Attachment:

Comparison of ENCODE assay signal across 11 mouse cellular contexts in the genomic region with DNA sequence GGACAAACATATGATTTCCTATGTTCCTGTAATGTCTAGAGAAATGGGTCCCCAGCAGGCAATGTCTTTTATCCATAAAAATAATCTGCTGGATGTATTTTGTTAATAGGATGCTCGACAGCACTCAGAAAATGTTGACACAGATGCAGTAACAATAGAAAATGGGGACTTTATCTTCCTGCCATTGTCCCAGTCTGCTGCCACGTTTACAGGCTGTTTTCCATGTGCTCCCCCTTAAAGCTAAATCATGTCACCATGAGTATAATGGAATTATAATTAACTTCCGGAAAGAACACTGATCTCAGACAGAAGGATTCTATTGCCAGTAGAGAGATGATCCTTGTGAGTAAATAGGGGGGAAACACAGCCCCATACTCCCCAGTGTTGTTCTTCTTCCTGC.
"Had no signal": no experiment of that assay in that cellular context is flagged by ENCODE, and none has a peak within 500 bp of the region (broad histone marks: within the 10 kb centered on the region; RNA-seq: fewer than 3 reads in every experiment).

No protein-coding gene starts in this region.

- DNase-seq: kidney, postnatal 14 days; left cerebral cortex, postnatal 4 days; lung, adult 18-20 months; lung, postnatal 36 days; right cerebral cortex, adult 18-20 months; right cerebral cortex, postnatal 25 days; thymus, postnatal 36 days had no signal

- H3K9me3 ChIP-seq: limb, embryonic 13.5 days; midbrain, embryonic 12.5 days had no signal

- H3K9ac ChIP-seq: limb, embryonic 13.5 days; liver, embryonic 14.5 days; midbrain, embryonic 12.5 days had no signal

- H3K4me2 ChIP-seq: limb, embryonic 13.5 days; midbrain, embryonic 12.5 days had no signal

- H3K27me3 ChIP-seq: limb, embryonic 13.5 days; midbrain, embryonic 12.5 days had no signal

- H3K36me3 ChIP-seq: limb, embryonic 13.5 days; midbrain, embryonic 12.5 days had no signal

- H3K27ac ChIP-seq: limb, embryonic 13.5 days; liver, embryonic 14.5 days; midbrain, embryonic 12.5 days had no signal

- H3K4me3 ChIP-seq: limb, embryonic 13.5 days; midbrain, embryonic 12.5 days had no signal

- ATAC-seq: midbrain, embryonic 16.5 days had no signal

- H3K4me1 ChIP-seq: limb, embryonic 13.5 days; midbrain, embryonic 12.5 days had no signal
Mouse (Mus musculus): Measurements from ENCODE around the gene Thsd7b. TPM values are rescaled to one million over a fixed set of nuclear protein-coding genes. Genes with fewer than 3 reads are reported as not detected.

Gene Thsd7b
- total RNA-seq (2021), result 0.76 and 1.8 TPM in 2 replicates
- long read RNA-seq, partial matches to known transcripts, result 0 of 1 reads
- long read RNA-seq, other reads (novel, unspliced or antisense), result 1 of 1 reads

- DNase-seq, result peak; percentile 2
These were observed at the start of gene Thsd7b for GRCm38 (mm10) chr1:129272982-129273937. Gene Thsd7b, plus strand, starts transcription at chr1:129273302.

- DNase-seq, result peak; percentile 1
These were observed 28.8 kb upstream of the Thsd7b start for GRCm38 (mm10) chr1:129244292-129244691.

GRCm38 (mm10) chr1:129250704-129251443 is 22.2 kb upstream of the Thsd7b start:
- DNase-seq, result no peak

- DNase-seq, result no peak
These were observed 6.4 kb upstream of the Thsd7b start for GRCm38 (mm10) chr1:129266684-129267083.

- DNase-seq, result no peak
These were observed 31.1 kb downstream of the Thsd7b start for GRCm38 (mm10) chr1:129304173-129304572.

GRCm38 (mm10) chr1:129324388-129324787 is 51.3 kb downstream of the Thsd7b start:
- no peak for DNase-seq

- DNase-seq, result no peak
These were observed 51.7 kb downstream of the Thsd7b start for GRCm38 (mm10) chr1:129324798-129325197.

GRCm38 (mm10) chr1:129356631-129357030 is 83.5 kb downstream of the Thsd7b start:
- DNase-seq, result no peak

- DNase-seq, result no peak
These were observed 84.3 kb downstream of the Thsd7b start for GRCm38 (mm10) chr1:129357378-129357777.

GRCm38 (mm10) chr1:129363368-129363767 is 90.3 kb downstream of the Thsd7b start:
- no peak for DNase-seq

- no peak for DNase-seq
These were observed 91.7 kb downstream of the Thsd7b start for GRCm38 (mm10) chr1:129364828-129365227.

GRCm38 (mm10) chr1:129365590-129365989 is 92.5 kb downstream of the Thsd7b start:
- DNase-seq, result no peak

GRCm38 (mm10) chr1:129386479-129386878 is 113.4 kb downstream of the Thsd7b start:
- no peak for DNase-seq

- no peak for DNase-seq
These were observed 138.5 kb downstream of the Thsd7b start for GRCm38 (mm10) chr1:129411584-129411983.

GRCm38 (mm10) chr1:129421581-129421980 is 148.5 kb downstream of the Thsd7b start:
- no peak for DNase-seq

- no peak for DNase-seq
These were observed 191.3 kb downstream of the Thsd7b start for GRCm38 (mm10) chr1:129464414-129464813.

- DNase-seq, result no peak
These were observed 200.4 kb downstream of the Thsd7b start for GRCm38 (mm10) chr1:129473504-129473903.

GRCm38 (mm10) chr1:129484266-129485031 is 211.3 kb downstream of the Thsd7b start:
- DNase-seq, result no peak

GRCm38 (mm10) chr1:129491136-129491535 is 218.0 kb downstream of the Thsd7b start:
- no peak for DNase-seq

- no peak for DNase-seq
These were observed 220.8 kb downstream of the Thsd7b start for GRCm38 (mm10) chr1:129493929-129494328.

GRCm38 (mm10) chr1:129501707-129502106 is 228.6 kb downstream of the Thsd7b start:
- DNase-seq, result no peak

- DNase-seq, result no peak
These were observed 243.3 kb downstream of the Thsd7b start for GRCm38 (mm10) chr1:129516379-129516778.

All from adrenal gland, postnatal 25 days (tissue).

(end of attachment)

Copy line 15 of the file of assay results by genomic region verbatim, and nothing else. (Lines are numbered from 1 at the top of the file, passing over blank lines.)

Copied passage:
Gene Thsd7b